where Î˜ is the motif PFM, Î˜_{0b}is the background distribution of nucleotide b, n_{ jb }is the count of nucleotide b in column j of the PFM, n_{0b}is the count of nucleotide b in the background, A is the total number of sites in the motif, is approximately the number of all possible sites (the number of invalid sites is trivial and can be ignored), and p_{0} = A/L* is the estimated abundance ratio which represents the probability of any position being a site in the dataset. Î˜_{ jb }= n_{ jb }/A (strictly it should be as an estimate, but we just use Î˜_{ jb }for simplicity). Similarly Î˜_{0b}â‰ˆ n_{0b}/L* (ignoring the relatively small affect of A).
In Bayesian analysis, noninformative priors of the independent p(Î˜) and p(p) are integrated out for convenience. Alternatively, by assuming them as constant we have the log likelihood as follows:
By ignoring the constant parts and approximating L* log(1  p_{0}) â‰ˆ  L* * p_{0} =  A since p_{0} is very small, the equivalent score psi' can be written as
which is exactly the approximation form used in the Bayesian analysis [40]. With one step further to ignore the penalty of  A, we have the approximation form for a known p [40] and it is also coined as the KullbackLeibler divergence with parameter (we use this form in the generalized model since we find the previous one imposes too much penalty on the number of TFBSs):
Furthermore, if we assume each sequence S_{ i }has exactly one site, i.e. one occurrence per sequence (OOPS), then p_{0} also becomes constant. As a result we only have to consider part of Equation 8
which is the well known information content (IC) [11]. IC(j) is defined as the positional IC for column j.
The Fitness Function and Evaluation
Recalling the generalized model in Equation 1, we can now choose P(A(w_{ i }) w_{ i }) = exp(Ïˆ(w_{ i })) accordingly from the previous probabilistic models, where Ïˆ(w_{ i }) is a simplified notation for exactly Ïˆ (Î˜, AS, Î˜_{0}) in Equation 8 given w_{ i }. For computational convenience, we represent the fitness function f in log likelihood form as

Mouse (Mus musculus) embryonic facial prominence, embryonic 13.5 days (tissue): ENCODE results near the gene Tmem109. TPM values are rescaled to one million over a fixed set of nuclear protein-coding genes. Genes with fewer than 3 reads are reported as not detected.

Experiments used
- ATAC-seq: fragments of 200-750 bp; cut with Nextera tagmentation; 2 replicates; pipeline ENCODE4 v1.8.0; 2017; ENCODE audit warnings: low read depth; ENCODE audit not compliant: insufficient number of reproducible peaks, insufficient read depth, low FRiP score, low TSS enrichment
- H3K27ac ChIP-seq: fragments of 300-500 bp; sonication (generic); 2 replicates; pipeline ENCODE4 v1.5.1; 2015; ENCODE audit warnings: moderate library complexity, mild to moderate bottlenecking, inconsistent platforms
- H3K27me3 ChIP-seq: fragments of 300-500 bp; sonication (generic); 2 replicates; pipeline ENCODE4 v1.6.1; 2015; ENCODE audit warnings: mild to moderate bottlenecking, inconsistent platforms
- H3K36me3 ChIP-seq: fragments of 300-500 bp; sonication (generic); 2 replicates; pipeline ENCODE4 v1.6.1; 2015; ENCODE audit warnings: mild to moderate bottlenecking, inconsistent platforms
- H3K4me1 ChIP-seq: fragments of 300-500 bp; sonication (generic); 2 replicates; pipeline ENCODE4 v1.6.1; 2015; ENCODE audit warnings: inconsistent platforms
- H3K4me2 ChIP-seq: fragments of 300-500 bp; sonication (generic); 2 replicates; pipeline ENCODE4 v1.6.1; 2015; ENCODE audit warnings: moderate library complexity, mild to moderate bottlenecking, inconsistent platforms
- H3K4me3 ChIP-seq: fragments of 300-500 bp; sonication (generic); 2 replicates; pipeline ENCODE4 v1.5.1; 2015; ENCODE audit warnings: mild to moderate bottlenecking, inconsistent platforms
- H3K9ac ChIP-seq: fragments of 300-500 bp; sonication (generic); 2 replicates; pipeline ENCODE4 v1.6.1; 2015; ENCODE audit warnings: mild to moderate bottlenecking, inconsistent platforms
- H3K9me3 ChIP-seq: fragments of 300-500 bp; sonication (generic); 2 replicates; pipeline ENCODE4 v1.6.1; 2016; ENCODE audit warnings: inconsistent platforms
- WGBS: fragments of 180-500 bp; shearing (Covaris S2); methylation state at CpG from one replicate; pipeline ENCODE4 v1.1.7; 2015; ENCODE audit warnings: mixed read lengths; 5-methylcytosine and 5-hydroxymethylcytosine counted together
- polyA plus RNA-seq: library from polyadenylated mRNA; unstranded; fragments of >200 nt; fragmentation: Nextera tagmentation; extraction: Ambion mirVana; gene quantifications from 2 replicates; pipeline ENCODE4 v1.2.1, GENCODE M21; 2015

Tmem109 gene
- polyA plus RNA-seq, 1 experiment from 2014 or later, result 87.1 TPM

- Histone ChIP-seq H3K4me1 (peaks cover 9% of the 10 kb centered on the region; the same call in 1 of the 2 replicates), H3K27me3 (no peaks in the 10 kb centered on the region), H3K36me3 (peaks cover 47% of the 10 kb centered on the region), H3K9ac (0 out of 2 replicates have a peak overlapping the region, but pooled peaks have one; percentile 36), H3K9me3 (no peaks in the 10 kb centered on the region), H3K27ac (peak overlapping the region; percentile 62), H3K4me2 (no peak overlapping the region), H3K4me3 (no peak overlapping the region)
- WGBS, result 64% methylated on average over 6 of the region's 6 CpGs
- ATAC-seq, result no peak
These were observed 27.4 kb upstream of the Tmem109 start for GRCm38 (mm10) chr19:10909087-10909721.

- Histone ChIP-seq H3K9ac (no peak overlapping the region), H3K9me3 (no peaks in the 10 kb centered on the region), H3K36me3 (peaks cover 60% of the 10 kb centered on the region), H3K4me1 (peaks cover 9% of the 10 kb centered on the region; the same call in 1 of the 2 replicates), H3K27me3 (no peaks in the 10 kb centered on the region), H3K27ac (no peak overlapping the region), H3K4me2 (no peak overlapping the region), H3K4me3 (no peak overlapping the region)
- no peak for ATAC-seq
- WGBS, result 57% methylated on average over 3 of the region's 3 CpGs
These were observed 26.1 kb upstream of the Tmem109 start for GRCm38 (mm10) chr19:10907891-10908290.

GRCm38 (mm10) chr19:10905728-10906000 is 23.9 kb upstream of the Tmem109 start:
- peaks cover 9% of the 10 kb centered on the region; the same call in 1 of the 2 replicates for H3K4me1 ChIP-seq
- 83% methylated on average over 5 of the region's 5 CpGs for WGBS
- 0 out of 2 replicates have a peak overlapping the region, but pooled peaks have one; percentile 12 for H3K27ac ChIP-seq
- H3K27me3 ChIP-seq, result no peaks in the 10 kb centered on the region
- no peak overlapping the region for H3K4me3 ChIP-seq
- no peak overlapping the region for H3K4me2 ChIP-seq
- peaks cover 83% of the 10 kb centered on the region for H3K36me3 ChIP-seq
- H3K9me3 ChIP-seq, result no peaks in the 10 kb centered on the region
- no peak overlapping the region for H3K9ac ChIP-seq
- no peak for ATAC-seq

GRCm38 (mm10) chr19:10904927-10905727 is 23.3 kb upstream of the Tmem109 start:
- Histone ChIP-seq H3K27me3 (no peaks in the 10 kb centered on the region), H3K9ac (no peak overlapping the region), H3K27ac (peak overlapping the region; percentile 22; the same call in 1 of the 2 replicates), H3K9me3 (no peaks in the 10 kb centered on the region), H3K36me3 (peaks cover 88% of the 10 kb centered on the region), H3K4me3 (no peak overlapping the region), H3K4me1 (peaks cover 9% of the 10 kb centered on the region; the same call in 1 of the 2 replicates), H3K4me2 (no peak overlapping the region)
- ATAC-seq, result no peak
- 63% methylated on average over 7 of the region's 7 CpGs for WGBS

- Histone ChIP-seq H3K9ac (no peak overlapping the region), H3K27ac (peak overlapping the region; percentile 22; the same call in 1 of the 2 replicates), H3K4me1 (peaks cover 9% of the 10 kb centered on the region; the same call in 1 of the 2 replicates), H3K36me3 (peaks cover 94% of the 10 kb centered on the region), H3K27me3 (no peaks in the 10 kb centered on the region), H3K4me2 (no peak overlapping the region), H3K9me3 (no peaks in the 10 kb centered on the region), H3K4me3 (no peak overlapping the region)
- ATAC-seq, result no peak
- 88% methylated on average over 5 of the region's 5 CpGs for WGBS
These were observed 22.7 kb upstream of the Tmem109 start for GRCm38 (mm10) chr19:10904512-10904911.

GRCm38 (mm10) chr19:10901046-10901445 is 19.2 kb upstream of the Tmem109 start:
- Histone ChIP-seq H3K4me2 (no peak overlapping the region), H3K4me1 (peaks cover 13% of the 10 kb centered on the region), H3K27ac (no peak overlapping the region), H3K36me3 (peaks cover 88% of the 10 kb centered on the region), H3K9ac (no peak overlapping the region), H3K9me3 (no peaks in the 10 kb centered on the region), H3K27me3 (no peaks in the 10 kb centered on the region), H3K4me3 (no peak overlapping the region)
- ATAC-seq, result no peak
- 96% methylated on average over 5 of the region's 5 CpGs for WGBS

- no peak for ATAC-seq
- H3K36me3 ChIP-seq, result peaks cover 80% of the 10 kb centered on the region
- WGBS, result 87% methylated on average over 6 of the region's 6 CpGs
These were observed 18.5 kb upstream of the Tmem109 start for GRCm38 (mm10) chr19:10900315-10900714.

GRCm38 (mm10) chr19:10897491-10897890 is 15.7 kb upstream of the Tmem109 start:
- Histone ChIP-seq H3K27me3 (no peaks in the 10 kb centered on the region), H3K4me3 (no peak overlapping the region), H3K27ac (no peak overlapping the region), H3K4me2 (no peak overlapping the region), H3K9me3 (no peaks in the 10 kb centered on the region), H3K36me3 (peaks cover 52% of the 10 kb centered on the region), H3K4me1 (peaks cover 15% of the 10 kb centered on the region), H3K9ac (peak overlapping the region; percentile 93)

In the evaluation, a candidate solution consists of A (and the derived Î˜) with the maximal width w_{ max }. For each particular w_{ i }from the range R, we have to choose the fragment (a continuous w_{ i }submatrix A(w_{ i }) from the full matrix Î˜) that maximizes Ïˆ(w_{ i }) (see Figure 1). It is equivalent to maximizing IC for width w_{ i }since p in Equation 8 is now fixed for all A(w_{ i }). With the log format of f, we can avoid overflow with the exp function by taking out the largest log component during mediate computation and adding it back upon finishing the evaluation.
For the convenience of implementations of searching and consistency with other methods for evaluation (which output singlewidth motifs), a core fragment, located by the width w_{ cor }and offset w_{0}, is to be selected. w_{ cor }and w_{0} are also determined based on IC. Starting from the two ends of the maximal PFM with w_{ max }, we iteratively remove each columns j with positional IC(j) lower than the average. The remaining submatrix (or A(w_{ cor })) is thus with width w_{ cor }and offset w_{0}. Complexity of the whole evaluation grows quadratic to R = w_{ max } w_{ min }+ 1. Since the ranges are usually restricted within 5  10 bp, f is computationally feasible in practice with additional O(R^{2}) overhead compared with a fixed width model for w_{ max }. The offset w_{0}, combined with the position p_{ i }of A in the i^{th}sequence, is also used to determine the aligned position ( (A)) in the similarity test in Equation 2.
Metaconvergence Framework Details
Similarity test settings